The report warned that the situation is worsening in countries like Italy, Spain, Portugal, France, Germany, the Netherlands, Belgium, Romania, Hungary, Ukraine, Moldova, Ireland and the United Kingdom. The stark warning from researchers follows rapidly falling water levels in rivers across Europe, which have exposed relics of the past like the so-called ‘hunger stones’ warning of potential starvation and the sunken remains of World War II Nazi ships. Besides agriculture, drinking water supply and hydroelectric power, the most visible impact has been on waterways, as Europe relies heavily on rivers to transport goods economically. With water levels dropping to less than a meter in many stretches of several rivers, large vessel traffic has been affected.
Researchers and academics of climate system science claim that hot weather and heat waves are the result of climate change. According to them, it is practically impossible that the heat waves have occurred without the increase in the concentrations of greenhouse gases. “Precipitation is much harder to attribute to climate change, but taken together the type of drought we are experiencing now is much more likely now with increasing concentrations of greenhouse gases,” said Nigel Arnell, professor of climate system science. at the University of Reading. Droughts are not uncommon in the Earth’s natural climate system and therefore not uncommon in Europe either. But the severity of this year’s drought, the result of a long dry spell and a prolonged and significant departure from normal weather patterns, is attributed to climate change.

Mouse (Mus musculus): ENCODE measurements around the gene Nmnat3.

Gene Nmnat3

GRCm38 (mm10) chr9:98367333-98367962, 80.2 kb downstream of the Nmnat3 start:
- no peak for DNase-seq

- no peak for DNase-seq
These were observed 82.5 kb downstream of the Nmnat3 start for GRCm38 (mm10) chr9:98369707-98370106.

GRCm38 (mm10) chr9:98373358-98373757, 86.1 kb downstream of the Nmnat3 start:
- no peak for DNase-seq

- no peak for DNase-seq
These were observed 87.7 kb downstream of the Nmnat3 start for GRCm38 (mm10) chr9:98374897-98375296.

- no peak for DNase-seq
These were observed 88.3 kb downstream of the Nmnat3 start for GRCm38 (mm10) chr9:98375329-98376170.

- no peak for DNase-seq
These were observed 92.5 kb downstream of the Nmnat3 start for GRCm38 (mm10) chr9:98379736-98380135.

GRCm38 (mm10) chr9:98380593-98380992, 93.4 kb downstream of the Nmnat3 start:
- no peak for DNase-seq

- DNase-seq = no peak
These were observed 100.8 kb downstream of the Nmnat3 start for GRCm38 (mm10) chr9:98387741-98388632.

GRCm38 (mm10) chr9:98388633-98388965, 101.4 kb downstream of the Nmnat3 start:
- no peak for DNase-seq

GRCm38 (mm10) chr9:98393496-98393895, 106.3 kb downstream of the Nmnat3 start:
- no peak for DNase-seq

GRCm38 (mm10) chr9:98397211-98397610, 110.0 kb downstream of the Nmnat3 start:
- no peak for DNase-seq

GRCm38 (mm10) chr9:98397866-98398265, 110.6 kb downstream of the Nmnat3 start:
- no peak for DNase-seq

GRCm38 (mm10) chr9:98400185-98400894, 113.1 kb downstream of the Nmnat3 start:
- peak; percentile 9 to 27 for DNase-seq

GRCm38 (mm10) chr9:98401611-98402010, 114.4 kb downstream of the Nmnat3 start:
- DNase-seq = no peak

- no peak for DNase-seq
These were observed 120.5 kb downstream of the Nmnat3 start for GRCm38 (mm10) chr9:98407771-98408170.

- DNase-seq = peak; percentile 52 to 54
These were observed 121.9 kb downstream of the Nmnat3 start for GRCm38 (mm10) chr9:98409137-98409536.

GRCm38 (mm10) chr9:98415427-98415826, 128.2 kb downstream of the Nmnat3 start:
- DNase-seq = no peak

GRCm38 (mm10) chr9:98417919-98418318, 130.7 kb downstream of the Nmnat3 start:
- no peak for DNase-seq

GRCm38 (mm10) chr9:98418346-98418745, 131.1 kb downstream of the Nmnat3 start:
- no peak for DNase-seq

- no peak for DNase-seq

Rainfall was low in several European countries. In the UK, where an official drought has been declared in several areas, this year has been exceptionally dry for 60% of the counties. The situation in other countries such as France, Germany and the Netherlands is not much different with 60% of the European continent’s land mass facing agricultural drought. But it’s not just Europe that is experiencing record extreme weather; there has been an upsurge in extreme weather events around the world – heat waves, flash floods, droughts, wildfires, storms, etc. Internationally, researchers and climate experts have attributed this increase in extreme weather events to climate change.
Recently, China experienced an unprecedented temperature rise that resulted in one of the worst heat waves the country has seen in 60 years. Media reports that China is also heading for a severe drought. In the United States, more than 40% of the area would be subject to drought conditions. In South Asia, India, Pakistan, Afghanistan and Bangladesh have experienced an onslaught of torrential rains, flash floods and heat waves this year. As more extreme and intense weather events have increased in recent years, climate experts say understanding the role climate change is playing in these events will help us better prepare for them in the future.
The writer is a top freelance journalist based in Mumbai. He tweets at @ali_chougule